Accountability needed after Zameer acquittal

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Ontario Premier Doug Ford, then-Toronto mayor John Tory and Brampton Mayor Patrick Brown attacked the decision to grant bail to Umar Zameer back in 2021. Three years later, he’s been found not guilty.

By Sheila Copps
First published in The Hill Times on April 29, 2024.

OTTAWA—Toronto Police Chief Myron Demkiw should be fired.

There is no way anyone can have confidence in his impartiality after he told the world last week that he had hoped for a different outcome when Umar Zameer was found not guilty of all charges in a high-profile case involving the death of a Toronto police officer in 2021.

In her instructions to the jury before the not-guilty decision, Justice Anne Molloy said “the defence theory of what happened is consistent with the testimony of Umar Zameer, Aaida Shaikh, the Crown’s reconstruction expert, the defence reconstruction expert and the video. There is no evidence that fully supports the Crown’s theory.”

With such overwhelming unanimity on the reconstruction of the incident, one wonders how the case ever made it to trial?

Some are asking whether there was political pressure brought to bear, as three key politicians—including Ontario Premier Doug Ford, and then-Toronto mayor John Tory and Brampton Mayor Patrick Brown—weighed in to attack the decision to grant bail to Zameer back in 2021.

Ford minced no words in his tweet: “This is beyond comprehension. It’s completely unacceptable that the person charged for this heinous crime is now out on bail. Our justice system needs to get its act together and start putting victims and their families ahead of criminals.”

Demkiw refused to condemn comments by his predecessor who placed the “cop killer” label on Zameer, claiming it was not his job to criticize a former chief. However, the chief quickly walked back his own attack on the verdict after it prompted a firestorm of criticism from members of the legal profession.

Daniel Brown, past president of the Criminal Lawyers Association, told The Toronto Star that “the one thing that a chief of police isn’t supposed to say is that you were hoping for a verdict that didn’t conform with the evidence.”

Demkiw told the media at a mid-week press conference on an unrelated matter that he respected the decision of the jury. But Brown challenged that assertion. “You can’t say that you respect that jury’s decision, but that they also got it wrong.”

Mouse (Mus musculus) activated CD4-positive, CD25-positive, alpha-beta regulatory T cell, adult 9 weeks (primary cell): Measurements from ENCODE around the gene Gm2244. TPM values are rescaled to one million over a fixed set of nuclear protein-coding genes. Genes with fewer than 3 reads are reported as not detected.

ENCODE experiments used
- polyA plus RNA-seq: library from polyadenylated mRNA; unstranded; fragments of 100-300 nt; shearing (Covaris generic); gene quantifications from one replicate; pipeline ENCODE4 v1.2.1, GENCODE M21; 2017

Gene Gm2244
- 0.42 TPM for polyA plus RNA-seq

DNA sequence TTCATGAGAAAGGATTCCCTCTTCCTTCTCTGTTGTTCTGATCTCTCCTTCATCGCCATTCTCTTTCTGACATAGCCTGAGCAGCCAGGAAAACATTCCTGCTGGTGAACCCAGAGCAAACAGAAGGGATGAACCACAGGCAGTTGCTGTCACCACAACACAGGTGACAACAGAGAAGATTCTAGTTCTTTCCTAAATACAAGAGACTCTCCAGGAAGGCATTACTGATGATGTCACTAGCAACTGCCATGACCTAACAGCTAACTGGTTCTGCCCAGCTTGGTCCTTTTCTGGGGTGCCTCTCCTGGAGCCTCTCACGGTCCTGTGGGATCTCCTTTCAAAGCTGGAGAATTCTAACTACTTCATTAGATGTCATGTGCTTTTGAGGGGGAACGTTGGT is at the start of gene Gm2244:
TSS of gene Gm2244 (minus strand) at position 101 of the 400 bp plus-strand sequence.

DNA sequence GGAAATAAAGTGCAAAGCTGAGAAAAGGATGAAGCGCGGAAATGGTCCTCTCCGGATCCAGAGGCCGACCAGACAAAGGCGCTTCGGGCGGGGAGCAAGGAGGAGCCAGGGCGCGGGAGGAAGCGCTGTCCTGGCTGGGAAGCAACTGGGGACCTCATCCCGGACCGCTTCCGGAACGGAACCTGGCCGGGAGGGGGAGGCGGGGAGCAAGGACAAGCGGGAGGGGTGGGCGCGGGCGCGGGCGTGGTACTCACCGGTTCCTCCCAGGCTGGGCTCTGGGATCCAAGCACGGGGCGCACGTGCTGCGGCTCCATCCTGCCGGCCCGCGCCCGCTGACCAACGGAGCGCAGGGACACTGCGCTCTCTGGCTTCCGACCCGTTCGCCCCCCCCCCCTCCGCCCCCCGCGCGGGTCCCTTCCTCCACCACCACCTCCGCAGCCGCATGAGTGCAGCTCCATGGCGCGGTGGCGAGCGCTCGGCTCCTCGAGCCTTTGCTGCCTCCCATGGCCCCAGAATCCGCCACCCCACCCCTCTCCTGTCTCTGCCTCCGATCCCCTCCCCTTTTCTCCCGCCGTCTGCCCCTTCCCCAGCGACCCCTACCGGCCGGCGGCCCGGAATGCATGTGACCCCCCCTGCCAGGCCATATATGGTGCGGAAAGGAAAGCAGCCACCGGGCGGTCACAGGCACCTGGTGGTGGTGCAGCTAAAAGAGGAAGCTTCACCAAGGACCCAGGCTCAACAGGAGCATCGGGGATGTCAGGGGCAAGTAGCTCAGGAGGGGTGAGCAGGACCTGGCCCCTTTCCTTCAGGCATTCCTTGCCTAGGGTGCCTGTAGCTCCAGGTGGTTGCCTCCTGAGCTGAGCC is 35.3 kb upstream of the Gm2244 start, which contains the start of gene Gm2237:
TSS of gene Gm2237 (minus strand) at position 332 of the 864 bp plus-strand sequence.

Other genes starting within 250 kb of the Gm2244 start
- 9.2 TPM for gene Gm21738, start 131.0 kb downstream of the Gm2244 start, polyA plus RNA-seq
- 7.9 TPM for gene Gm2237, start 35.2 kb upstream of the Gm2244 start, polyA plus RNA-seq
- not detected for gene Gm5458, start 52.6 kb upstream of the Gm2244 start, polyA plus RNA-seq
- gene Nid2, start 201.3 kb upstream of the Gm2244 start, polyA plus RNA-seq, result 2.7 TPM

The judge also said that the jury should consider whether there had been collusion in the matching testimony of three police officers, though also noted that the officers had denied it. She also offered her “deepest sympathies” to Zameer following his acquittal, an apology seldom seen from the bench.

As for Zameer, he stuck to his story that he and his family were returning from a Canada Day celebration when four people starting banging on his car doors, ordering him to disembark. Zameer thought they were criminals trying to rob him, and he tried to drive away, resulting in the death of one officer who was allegedly holding on to the vehicle.

The accountant spent almost three years waiting for the outcome, and racked up legal bills in excess of $200,000, forcing his family to sell properties to pay for his defence.

Such was the public support for the defendant that within a few days, a GoFundMe page set up for his legal expenses had received $267,347 from more than 3,400 donors.

The police have already announced an external review of their actions by the Ontario Provincial Police. That review is automatic when any judicial decision involves criticism of police sworn testimony. But no review of the Crown’s decision to take this case to court, based on what we now know was flimsy or non-existent evidence, has been initiated.

Thousands of police officers attended the funeral of Constable Jeffrey Northrup, who was tragically killed in the incident. And with the public comments by high-profile politicians attacking the bail decision, one wonders whether there was political pressure exerted on the Crown to prosecute.

Demkiw has clearly shown that his interest is in protecting the actions of his police officers. That may work with the police, but it certainly undermines public confidence in the force. His statements reinforce the viewpoint of opponents who have been regularly lobbying to defund the police.

Without an external review of the judicial process in this case, too many questions remain unanswered.

Why did this case ever go to trial in the first place? Was there political pressure to lay charges, and why was the first-degree murder charge introduced, based on what did not appear to be a premeditated incident?

When a police officer dies, a first-degree murder charge is automatic. Maybe that rule also needs to be revisited.

The good news—in spite of all the questions surrounding the validity of the charges—is that justice was done.

Sheila Copps is a former Jean Chrétien-era cabinet minister and a former deputy prime minister. Follow her on Twitter at @Sheila_Copps.